Passing off knowledge by mouth that is not documented can be a complete waste of time. The trainee can forget how to do a task only to keep coming back to ask the bearer of the knowledge. This can make training a frustrating experience for both teacher and learner.
Gaps in training
New employees get assigned to different trainers. Having a tribal knowledge problem can cause a gap in training. How? If Mr. X, who knows more than Mr. Z, trains a set of employees, you can bet that Mr. X’s set will know more than Mr. Z’s. That is what is meant by gaps in training—there’ll be a set that’s more efficient than the others.
Information gets lost when key employees leave
This is bad, bad, bad. Some employers don’t even recognize this pain point, and so they do nothing about it. They get sad that such an important person is leaving the company, but they forget that what’s most important is leaving with them—the intangible asset. In the long run, when business starts performing badly, they think, “If only Josh was still here.” That’s not right! Your business should do well even without Josh around.
Employees are easily replaceable
It is a sad fact that workers are easily replaceable. There are so many people out in the labor market to hire in the shortest notice. This knowledge, if abused by employers, can cause trouble for them. By valuing your old employees, you protect your business too. Changing employees as quick as anything means you’re losing knowledge you didn’t even know existed. Yes, fresh blood is good but old blood has got the experience and old important information. As a business owner, don’t do something reckless like hiring new staff before capturing the old ones’ key knowledge.
How to Capture Tribal Knowledge
Tribal knowledge can be a great asset to your company. Remember, if an employee with important knowledge leaves, the knowledge is gone forever. The time to capture tribal knowledge is now when you can see them. While you’re on this task, do it with a most friendly approach. You don’t want rumors going around that management is thinking of replacing workers, and that’s why they’re picking the brains of key employees.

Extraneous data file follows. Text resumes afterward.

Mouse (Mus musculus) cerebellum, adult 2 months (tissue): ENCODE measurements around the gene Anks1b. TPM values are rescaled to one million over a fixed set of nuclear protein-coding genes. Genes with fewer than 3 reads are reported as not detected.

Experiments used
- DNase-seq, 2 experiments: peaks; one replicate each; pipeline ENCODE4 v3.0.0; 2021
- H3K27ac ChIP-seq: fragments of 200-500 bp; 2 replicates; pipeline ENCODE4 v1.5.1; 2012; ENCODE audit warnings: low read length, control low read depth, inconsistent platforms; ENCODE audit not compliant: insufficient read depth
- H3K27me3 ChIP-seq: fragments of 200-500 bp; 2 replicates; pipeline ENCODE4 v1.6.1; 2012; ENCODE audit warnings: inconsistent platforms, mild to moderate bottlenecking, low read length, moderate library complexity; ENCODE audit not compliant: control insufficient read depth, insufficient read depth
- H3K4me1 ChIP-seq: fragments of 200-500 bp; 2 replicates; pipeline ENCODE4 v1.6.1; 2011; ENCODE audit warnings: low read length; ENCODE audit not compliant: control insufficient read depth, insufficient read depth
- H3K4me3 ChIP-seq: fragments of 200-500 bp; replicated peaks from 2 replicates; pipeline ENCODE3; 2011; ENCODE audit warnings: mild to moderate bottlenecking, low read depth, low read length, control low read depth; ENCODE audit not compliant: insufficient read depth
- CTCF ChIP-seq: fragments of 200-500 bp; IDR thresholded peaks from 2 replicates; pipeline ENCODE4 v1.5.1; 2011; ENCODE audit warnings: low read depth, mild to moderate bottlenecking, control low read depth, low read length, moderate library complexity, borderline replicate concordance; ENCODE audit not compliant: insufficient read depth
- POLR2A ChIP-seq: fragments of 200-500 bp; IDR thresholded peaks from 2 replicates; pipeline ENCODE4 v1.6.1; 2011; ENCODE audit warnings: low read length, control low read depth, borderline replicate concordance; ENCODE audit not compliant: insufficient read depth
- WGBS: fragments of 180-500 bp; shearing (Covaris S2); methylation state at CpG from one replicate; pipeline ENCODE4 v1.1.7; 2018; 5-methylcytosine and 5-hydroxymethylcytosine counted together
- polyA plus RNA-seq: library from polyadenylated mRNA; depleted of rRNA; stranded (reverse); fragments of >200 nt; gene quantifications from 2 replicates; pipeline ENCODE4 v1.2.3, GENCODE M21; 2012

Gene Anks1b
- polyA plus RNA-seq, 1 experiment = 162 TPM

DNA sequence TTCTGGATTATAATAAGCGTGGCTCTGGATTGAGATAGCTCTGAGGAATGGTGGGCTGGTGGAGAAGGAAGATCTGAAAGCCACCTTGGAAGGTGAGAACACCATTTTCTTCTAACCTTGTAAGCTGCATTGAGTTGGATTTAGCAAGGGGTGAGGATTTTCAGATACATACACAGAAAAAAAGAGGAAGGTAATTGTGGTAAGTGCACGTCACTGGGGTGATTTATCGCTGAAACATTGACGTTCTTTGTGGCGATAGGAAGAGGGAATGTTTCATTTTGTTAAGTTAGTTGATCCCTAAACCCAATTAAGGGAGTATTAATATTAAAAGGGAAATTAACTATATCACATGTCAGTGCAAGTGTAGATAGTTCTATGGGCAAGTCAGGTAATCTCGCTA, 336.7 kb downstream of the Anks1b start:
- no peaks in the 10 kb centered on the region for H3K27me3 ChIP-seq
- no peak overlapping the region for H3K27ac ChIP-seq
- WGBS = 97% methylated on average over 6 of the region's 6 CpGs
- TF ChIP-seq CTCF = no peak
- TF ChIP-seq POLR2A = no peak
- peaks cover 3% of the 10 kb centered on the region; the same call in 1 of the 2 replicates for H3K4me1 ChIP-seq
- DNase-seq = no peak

Listen to Dave share a little on how to avoid the loss of tribal knowledge:
Learn how to do this in 5 steps:
1. Identify those with tribal knowledge
Spotting the knowledge gatekeepers in your organization should not be hard. Just keep your ears open for that recurring name when there’s trouble needing fixing. Your most senior employees are more likely to possess tribal knowledge. Don’t be surprised at the tips and tricks an employee could possess about your company. Single them out, and you’re ready for your next step.
2. Identify the tribal knowledge
Pick out the knowledge available in different departments. Some could be outdated or incorrect. You must identify the important stuff that needs documenting: the ones that are not necessary and the ones that need updating.
3. Document the knowledge using a knowledge base
This part will require some real dedication as it will be a long and tiring one. It can be expensive as well if you decide to run programs where old employees share their knowledge, experience, and skills with the next generation. But knowing the long-term benefits, you should be willing to sacrifice your resources. When on this, documents should not be done by the knowledge gatekeepers themselves because they might leave out things that they feel others should already know. It should be done by a neutral person.
4. Picking a knowledge base software system